P164 Which patients are at risk for clinical relapse in ulcerative colitis? A prospective study
P. Boal Carvalho*1, F. Dias de Castro1, M. Barbosa1, S. Monteiro1, T. Cúrdia Gonçalves1, B. Rosa1, M. J. Moreira1, J. Cotter1, 2, 3
1Hospital Senhora da Oliveira, Gastroenterology, Guimarães, Portugal, 2University of Minho, Life and Health Research Institute, Braga/Guimarães, Portugal, 3PT Government Associate Laboratory, ICVS/3B’s, Braga/Guimarães, Portugal
Ulcerative colitis (UC) is an inflammatory bowel disease characterised by periods of remission and periods of relapse. Up to 25% of the patients in remission will present with disease relapse over a 6-month period. We aimed to identify prospectively clinical, analytical, and endoscopic variables associated with an increased risk of short-term clinical relapse in UC patients.
Prospective, observational study, including consecutive patients previously diagnosed with UC observed at scheduled consultations. Patients under medication for UC, in sustained corticosteroid-free remission, and minimum follow-up of 6 months were included. Clinical and analytical variables were registered at enrolment, as well as recent (< 6 months) endoscopic studies, current medication, and adherence to therapy. Patients were prospectively followed for 6 months, and clinical relapse (defined as the need to change or intensify treatment, hospitalisation or surgery) was assessed. Statistical analysis was performed using SPSS v21.0; p-value < 0.05 was considered statistically significant.
The study included 135 patients, 56.3% female, mean age 44 (± 13) years, and mean disease duration 6.4 (± 4.8) years. Most patients (73%) were non-smokers; 20% were former smokers; and 7% were smokers. Mean laboratorial values were within the normal range, except for C-reactive protein (7.9 ± 6.2 mg/L). Mayo Endoscopic Score was ≤ 1 in 65% of the patients, and > 1 in 35%. Disease extent was classified as proctitis in 47% of the patients, left-sided colitis in 35%, and extensive colitis in 18%. Patients’ medication included aminosalicylates in 91% of the cases, thiopurines in 17%, and anti-tumour necrosis factor (TNF) α agents in 13%.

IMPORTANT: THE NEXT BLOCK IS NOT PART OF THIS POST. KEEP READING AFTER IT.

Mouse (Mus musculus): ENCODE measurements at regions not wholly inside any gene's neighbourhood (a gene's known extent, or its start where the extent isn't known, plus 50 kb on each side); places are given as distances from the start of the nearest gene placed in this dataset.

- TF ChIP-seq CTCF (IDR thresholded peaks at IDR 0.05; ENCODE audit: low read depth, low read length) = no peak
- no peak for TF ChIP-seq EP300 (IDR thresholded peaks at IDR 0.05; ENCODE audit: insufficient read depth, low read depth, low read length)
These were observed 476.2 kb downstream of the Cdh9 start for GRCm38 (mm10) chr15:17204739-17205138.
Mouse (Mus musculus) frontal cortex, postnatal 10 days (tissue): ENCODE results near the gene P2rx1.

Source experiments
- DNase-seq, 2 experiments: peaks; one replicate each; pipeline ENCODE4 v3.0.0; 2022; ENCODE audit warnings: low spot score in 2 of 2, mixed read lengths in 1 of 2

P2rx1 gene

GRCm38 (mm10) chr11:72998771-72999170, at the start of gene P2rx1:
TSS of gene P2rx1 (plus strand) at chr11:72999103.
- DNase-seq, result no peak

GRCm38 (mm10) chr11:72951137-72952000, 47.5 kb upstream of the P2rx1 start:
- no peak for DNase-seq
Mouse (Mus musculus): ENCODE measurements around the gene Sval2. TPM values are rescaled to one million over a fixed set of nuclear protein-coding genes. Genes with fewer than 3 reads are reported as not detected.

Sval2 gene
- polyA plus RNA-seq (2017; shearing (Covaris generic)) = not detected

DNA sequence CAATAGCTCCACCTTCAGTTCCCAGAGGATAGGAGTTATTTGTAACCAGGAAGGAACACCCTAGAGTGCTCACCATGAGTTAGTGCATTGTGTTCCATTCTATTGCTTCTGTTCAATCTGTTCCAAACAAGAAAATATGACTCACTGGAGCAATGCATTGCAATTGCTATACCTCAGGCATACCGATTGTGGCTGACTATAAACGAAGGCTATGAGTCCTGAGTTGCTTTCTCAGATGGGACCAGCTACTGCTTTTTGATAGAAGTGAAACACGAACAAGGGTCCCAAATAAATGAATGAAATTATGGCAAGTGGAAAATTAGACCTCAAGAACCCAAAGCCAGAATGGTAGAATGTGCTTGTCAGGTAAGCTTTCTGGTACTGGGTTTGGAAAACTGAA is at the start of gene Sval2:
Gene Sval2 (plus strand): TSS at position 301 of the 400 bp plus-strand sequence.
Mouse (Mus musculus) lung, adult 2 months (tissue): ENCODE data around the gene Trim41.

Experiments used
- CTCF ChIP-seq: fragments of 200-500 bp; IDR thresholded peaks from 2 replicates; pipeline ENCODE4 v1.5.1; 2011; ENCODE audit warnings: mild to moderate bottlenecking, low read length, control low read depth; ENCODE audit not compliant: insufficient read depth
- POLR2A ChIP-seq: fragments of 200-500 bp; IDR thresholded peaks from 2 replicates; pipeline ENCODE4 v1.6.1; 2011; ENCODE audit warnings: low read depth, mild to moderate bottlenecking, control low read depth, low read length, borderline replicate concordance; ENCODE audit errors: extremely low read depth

During follow-up, clinical relapse was observed in 14.1% (n = 19) of the patients; age at enrolment < 40 years (21.8% vs 8.8%, p = 0.032); disease duration < 8 years (17.3% vs 3.2%, p = 0.048); disease flare during the previous year (40.0% vs 12.0%, p = 0.034), Mayo Endoscopic Score > 1 (50.0% vs 3.1%, p < 0.001) and non-adherence to prescribed medication (30.0% vs 11.3%, p = 0.038) were significantly associated with an increased risk of clinical relapse during follow-up.
In this prospective, observational study, in UC patients, there was a 14% incidence of clinical relapse at 6 months. This risk was significantly increased in younger patients (p = 0.032) with a shorter disease duration (p = 0.048), patients with recent disease flares (p = 0.034) or non-adherent to medication (p = 0.038), as well as patients where mucosal healing was not achieved (p < 0.001). In these patients in clinical remission, a lower threshold to intensify or change medication should be considered, and the importance of adherence to treatment should be reinforced.